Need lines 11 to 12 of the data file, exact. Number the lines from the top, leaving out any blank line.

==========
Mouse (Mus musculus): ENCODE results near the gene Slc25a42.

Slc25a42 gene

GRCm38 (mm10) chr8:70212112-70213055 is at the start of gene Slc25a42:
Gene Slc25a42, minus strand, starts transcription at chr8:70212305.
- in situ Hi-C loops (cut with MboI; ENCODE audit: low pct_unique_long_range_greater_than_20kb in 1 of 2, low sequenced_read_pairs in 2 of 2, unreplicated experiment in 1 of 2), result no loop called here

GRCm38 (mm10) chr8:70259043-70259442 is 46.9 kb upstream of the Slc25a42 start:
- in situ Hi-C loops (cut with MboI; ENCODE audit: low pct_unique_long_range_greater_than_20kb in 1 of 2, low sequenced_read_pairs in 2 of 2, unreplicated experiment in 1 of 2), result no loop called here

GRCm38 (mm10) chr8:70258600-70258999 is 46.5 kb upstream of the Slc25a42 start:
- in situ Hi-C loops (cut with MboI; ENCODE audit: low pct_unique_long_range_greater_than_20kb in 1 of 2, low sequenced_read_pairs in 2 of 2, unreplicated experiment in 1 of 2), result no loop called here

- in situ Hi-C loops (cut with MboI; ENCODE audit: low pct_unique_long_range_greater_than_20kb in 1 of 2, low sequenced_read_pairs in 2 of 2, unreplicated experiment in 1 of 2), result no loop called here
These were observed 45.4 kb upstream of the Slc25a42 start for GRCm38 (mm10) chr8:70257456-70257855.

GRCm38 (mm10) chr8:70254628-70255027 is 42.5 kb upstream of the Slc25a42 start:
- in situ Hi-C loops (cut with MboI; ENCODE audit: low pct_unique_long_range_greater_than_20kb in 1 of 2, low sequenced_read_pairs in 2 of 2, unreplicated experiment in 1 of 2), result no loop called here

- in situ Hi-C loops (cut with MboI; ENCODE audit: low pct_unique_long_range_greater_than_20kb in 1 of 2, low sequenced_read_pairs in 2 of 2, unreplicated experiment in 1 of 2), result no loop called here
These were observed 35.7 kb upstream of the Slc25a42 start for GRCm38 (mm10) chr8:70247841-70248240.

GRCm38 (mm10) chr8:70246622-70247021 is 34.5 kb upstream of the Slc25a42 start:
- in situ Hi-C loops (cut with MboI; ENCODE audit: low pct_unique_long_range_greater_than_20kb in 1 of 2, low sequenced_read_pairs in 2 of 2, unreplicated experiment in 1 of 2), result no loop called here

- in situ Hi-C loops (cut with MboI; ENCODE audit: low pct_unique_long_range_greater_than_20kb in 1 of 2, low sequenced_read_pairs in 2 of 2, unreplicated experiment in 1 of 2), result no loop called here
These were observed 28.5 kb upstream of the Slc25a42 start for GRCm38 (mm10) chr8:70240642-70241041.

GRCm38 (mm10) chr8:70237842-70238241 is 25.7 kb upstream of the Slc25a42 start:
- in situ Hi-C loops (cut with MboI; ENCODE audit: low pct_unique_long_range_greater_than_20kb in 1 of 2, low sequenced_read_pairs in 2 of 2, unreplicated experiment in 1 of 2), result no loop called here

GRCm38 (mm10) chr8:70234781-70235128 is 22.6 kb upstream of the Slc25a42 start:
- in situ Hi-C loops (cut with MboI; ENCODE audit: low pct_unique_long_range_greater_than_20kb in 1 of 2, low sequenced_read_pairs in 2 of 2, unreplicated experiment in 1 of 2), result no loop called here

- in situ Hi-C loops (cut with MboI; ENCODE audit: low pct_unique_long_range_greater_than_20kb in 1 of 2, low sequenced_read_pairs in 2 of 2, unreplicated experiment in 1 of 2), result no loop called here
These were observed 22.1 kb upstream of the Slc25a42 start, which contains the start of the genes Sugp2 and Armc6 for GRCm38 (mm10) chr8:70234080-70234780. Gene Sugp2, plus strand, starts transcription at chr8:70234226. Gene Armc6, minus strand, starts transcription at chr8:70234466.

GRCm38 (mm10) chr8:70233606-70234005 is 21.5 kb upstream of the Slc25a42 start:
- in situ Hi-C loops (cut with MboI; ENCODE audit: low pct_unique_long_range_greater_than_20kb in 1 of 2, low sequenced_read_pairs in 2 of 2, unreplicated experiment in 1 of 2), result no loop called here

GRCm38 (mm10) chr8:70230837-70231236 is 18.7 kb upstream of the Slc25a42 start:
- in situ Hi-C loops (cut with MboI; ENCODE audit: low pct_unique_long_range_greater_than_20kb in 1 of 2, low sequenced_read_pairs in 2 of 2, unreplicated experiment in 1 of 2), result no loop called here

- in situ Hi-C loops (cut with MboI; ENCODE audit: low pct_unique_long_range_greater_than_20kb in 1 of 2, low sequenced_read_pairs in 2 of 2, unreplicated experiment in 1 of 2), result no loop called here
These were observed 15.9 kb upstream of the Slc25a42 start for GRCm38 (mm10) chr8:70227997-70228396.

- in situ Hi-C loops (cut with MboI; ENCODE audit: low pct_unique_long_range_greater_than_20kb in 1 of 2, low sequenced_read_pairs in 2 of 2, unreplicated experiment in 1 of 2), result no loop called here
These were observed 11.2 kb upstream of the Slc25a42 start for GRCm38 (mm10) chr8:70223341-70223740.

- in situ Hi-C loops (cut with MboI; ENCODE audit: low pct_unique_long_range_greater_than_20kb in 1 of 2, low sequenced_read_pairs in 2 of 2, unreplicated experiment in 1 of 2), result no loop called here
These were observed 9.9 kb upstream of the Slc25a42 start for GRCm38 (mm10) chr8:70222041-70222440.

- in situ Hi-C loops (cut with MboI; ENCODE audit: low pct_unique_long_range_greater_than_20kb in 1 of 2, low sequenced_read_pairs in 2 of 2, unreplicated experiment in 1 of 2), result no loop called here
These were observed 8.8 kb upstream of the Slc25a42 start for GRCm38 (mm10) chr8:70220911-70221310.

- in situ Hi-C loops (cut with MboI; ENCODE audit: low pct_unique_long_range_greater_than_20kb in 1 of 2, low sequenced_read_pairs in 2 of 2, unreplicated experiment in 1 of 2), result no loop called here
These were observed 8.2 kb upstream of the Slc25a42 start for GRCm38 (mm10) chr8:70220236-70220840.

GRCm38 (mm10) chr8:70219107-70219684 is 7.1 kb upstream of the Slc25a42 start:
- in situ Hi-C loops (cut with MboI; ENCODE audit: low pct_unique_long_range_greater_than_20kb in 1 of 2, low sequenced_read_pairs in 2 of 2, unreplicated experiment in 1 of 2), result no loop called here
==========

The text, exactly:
These were observed 45.4 kb upstream of the Slc25a42 start for GRCm38 (mm10) chr8:70257456-70257855.

GRCm38 (mm10) chr8:70254628-70255027 is 42.5 kb upstream of the Slc25a42 start: